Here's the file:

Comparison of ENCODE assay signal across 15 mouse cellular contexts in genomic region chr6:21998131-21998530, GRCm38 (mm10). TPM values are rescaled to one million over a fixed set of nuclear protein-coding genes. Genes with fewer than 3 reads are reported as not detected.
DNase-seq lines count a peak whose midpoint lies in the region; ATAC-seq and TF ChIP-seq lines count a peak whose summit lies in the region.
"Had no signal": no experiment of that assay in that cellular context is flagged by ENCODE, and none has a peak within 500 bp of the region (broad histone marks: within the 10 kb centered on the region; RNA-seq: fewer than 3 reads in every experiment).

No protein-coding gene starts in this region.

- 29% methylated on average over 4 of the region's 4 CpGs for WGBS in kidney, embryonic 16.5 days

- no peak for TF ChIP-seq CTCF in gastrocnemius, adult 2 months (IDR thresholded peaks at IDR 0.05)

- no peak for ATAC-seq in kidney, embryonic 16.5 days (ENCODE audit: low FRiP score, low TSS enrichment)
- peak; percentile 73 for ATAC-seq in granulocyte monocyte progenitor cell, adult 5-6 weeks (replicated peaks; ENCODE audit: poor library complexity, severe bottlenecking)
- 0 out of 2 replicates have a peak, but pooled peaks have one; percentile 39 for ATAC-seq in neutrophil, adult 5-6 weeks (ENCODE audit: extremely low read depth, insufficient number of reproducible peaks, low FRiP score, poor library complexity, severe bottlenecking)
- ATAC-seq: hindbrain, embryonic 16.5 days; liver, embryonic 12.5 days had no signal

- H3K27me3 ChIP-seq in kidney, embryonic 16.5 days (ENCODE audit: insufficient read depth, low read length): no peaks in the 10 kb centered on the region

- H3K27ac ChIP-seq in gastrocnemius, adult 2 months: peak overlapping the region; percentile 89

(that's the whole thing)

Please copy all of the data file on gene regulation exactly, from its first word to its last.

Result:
Comparison of ENCODE assay signal across 15 mouse cellular contexts in genomic region chr6:21998131-21998530, GRCm38 (mm10). TPM values are rescaled to one million over a fixed set of nuclear protein-coding genes. Genes with fewer than 3 reads are reported as not detected.
DNase-seq lines count a peak whose midpoint lies in the region; ATAC-seq and TF ChIP-seq lines count a peak whose summit lies in the region.
"Had no signal": no experiment of that assay in that cellular context is flagged by ENCODE, and none has a peak within 500 bp of the region (broad histone marks: within the 10 kb centered on the region; RNA-seq: fewer than 3 reads in every experiment).

No protein-coding gene starts in this region.

- 29% methylated on average over 4 of the region's 4 CpGs for WGBS in kidney, embryonic 16.5 days

- no peak for TF ChIP-seq CTCF in gastrocnemius, adult 2 months (IDR thresholded peaks at IDR 0.05)

- no peak for ATAC-seq in kidney, embryonic 16.5 days (ENCODE audit: low FRiP score, low TSS enrichment)
- peak; percentile 73 for ATAC-seq in granulocyte monocyte progenitor cell, adult 5-6 weeks (replicated peaks; ENCODE audit: poor library complexity, severe bottlenecking)
- 0 out of 2 replicates have a peak, but pooled peaks have one; percentile 39 for ATAC-seq in neutrophil, adult 5-6 weeks (ENCODE audit: extremely low read depth, insufficient number of reproducible peaks, low FRiP score, poor library complexity, severe bottlenecking)
- ATAC-seq: hindbrain, embryonic 16.5 days; liver, embryonic 12.5 days had no signal

- H3K27me3 ChIP-seq in kidney, embryonic 16.5 days (ENCODE audit: insufficient read depth, low read length): no peaks in the 10 kb centered on the region

- H3K27ac ChIP-seq in gastrocnemius, adult 2 months: peak overlapping the region; percentile 89